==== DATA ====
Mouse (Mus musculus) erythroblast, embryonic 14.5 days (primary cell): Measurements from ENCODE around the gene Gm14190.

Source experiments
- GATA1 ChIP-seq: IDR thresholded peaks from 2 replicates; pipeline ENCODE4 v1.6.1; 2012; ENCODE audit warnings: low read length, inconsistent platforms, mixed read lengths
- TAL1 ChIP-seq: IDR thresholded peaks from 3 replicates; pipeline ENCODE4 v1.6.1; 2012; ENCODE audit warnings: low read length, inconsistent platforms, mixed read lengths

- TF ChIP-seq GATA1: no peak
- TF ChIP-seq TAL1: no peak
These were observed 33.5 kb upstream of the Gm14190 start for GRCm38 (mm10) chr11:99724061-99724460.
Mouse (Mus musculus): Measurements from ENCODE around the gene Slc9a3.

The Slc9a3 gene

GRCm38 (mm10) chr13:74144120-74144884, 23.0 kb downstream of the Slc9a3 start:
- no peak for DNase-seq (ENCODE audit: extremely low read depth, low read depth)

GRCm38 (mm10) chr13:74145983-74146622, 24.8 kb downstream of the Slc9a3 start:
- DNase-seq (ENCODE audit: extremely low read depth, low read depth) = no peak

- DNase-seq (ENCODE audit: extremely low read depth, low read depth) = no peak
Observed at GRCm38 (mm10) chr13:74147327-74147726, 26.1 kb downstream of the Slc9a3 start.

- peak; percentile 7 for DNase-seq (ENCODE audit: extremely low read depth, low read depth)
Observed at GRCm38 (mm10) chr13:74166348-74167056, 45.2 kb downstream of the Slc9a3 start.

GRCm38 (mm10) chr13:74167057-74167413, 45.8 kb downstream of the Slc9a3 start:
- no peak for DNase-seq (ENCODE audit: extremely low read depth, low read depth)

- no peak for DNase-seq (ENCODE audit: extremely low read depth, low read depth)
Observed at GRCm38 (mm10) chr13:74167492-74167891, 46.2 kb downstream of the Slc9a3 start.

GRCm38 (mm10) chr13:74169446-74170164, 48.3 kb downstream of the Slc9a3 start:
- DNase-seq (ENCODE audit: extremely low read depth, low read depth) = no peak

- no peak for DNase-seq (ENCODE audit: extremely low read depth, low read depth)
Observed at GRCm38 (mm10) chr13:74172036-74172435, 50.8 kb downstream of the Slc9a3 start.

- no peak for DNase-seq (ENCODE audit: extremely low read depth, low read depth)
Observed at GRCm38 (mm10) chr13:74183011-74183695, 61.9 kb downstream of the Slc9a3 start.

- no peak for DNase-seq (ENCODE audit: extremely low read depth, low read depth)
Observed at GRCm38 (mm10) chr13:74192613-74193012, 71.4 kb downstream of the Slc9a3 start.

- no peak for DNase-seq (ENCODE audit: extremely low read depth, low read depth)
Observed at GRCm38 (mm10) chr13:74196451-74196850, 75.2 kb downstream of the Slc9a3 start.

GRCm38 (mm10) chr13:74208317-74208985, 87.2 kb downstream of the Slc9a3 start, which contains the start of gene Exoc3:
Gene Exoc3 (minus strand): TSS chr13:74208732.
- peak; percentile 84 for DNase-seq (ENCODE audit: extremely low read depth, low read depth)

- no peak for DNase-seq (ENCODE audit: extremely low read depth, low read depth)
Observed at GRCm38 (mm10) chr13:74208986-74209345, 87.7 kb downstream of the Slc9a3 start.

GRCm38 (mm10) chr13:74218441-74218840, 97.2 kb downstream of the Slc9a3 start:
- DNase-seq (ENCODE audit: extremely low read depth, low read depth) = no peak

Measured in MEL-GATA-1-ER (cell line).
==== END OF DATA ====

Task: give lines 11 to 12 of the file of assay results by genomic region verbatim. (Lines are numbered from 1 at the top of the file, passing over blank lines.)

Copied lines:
- no peak for DNase-seq (ENCODE audit: extremely low read depth, low read depth)

GRCm38 (mm10) chr13:74145983-74146622, 24.8 kb downstream of the Slc9a3 start: